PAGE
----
Tuesday, 30 September 2014

Tragic (when my mother married my uncle)

Cumbernauld Theatre
Four stars
A sulky teenager dressed in black sprawls aloft the raised platform of
his bunk-bed, going through his photo album on his ipad, which projects
enlargements onto a big screen on the other side of the room.
Everyone's in there; his mum, his best mates, one of his kind-of
girlfriend's selfies. Most significantly are the portraits of the boy's
dad, who died the week before, and his uncle, who his mum just married.
As the boy lays bare his plans to stab his uncle in revenge for the
killing of his dad, it becomes clear that he is a contemporary version
of Hamlet, and that the pictures projected in his room are of his mum
Gertrude, his best pal Horatio and his squeeze Ophelia. Then there's
his uncle, Claudius, who he calls Uncle C.

This is a neat trick in Iain Heggie's fresh look at the bard, performed
with youthful confidence by Sean Purden Brown in Heggie's own
production for Subway Theatre Company in association with Sico
Productions. Developed through improvisations with drama students at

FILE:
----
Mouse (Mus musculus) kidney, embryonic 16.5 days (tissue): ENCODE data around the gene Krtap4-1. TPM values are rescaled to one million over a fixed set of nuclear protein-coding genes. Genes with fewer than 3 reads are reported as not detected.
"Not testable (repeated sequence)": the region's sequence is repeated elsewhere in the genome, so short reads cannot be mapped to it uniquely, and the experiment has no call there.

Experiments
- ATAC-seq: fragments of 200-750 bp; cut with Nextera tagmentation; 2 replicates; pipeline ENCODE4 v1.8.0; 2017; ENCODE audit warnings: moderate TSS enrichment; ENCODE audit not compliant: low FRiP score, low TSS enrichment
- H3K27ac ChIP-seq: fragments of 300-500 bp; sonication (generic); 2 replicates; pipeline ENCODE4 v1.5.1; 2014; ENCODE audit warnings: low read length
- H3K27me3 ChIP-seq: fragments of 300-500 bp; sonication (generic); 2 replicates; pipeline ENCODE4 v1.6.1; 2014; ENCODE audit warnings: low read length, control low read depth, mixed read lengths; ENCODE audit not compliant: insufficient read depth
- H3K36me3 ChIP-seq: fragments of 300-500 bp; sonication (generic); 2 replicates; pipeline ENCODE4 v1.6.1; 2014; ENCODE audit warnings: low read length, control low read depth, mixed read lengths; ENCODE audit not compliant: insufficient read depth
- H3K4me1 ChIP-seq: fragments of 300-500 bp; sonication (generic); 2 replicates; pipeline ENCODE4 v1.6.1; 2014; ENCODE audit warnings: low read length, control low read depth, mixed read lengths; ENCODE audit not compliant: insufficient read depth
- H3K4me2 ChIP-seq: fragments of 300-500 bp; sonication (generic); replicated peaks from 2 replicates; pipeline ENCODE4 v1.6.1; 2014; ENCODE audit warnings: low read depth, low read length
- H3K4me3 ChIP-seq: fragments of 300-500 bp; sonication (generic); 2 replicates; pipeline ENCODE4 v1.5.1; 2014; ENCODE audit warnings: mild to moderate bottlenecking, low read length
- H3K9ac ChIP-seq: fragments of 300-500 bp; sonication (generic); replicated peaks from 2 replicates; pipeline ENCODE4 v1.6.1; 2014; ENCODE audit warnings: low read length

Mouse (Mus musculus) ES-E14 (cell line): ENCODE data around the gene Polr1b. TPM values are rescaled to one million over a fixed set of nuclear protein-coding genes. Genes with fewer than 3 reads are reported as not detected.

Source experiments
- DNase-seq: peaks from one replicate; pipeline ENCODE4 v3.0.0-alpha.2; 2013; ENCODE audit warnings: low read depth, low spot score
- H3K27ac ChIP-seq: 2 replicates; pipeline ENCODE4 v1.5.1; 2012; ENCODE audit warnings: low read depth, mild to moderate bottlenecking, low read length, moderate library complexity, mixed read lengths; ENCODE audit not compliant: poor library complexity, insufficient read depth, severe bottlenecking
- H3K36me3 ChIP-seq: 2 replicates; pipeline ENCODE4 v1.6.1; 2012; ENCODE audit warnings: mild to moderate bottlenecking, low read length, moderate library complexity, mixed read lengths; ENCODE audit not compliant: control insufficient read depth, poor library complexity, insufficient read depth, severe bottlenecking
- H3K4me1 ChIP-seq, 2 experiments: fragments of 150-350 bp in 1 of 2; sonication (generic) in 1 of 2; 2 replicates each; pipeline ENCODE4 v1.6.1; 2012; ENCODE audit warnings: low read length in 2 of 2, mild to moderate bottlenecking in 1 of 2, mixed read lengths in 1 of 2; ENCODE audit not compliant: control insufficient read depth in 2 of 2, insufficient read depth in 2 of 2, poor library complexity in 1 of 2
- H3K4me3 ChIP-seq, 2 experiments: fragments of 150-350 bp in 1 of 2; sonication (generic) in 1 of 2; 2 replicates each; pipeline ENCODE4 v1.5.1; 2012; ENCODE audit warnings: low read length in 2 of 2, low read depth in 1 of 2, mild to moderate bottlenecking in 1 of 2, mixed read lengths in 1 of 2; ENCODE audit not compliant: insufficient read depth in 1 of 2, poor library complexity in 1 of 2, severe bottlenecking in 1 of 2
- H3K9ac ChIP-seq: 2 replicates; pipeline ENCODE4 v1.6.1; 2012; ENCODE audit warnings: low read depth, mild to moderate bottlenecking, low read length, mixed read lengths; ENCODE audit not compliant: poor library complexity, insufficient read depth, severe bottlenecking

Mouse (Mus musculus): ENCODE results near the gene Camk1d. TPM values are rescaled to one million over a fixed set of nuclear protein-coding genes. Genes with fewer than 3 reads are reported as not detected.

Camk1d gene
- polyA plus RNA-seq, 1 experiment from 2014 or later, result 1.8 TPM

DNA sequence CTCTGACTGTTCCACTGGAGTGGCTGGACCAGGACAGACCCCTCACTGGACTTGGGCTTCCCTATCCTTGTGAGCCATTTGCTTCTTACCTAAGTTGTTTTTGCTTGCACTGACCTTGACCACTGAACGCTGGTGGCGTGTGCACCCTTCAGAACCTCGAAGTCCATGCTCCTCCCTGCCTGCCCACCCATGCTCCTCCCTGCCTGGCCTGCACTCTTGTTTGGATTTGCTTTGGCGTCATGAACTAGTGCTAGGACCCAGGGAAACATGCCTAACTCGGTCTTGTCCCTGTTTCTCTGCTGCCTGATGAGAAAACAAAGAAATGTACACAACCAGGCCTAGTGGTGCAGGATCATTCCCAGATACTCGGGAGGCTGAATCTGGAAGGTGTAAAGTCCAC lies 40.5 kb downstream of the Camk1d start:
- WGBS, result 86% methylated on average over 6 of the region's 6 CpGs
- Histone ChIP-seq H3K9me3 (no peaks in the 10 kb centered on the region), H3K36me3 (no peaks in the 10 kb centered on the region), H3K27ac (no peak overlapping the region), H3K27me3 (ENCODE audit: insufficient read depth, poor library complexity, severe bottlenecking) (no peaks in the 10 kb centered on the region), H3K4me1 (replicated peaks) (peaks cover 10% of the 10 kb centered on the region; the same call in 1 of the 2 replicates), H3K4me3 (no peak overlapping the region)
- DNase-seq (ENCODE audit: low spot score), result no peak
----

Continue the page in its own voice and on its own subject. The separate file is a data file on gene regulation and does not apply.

Royal Conservatoire Scotland, Tragic takes Shakespeare's complex verse
and renders it in a demotic that, while still poetically vivid, is easy
enough for young actors to deliver and for audiences to get to grips
with without ambiguity.

If overdone this could be patronising for all concerned, but over
seventy-five minutes it becomes as current as the version of
Shakespeare's original currently running at the Citizens Theatre. In
his determined but ultimately self-destructive confessional, the figure
presented by Heggie and Purden Brown is as much Holden Caulfield as
Hamlet, and the play both his diary and his last words and testament.

The Herald, September 30th 2014




ends

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